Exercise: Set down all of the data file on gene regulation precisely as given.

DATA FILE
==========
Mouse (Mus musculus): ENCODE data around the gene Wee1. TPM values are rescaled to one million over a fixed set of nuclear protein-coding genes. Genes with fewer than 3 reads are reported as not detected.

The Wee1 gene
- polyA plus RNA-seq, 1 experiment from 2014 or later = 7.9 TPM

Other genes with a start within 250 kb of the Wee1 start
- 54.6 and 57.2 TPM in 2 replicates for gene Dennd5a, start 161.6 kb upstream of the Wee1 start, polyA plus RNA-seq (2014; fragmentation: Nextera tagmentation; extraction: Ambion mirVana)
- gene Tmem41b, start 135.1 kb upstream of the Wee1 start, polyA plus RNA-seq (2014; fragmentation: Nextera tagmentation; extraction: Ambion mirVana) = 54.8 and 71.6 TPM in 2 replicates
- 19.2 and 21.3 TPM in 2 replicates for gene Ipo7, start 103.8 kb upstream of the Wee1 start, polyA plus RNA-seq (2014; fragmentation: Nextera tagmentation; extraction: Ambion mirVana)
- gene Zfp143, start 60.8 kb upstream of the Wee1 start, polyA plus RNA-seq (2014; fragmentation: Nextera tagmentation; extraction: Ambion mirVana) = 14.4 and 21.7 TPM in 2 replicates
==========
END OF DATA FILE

Mouse (Mus musculus): ENCODE data around the gene Wee1. TPM values are rescaled to one million over a fixed set of nuclear protein-coding genes. Genes with fewer than 3 reads are reported as not detected.

The Wee1 gene
- polyA plus RNA-seq, 1 experiment from 2014 or later = 7.9 TPM

Other genes with a start within 250 kb of the Wee1 start
- 54.6 and 57.2 TPM in 2 replicates for gene Dennd5a, start 161.6 kb upstream of the Wee1 start, polyA plus RNA-seq (2014; fragmentation: Nextera tagmentation; extraction: Ambion mirVana)
- gene Tmem41b, start 135.1 kb upstream of the Wee1 start, polyA plus RNA-seq (2014; fragmentation: Nextera tagmentation; extraction: Ambion mirVana) = 54.8 and 71.6 TPM in 2 replicates
- 19.2 and 21.3 TPM in 2 replicates for gene Ipo7, start 103.8 kb upstream of the Wee1 start, polyA plus RNA-seq (2014; fragmentation: Nextera tagmentation; extraction: Ambion mirVana)
- gene Zfp143, start 60.8 kb upstream of the Wee1 start, polyA plus RNA-seq (2014; fragmentation: Nextera tagmentation; extraction: Ambion mirVana) = 14.4 and 21.7 TPM in 2 replicates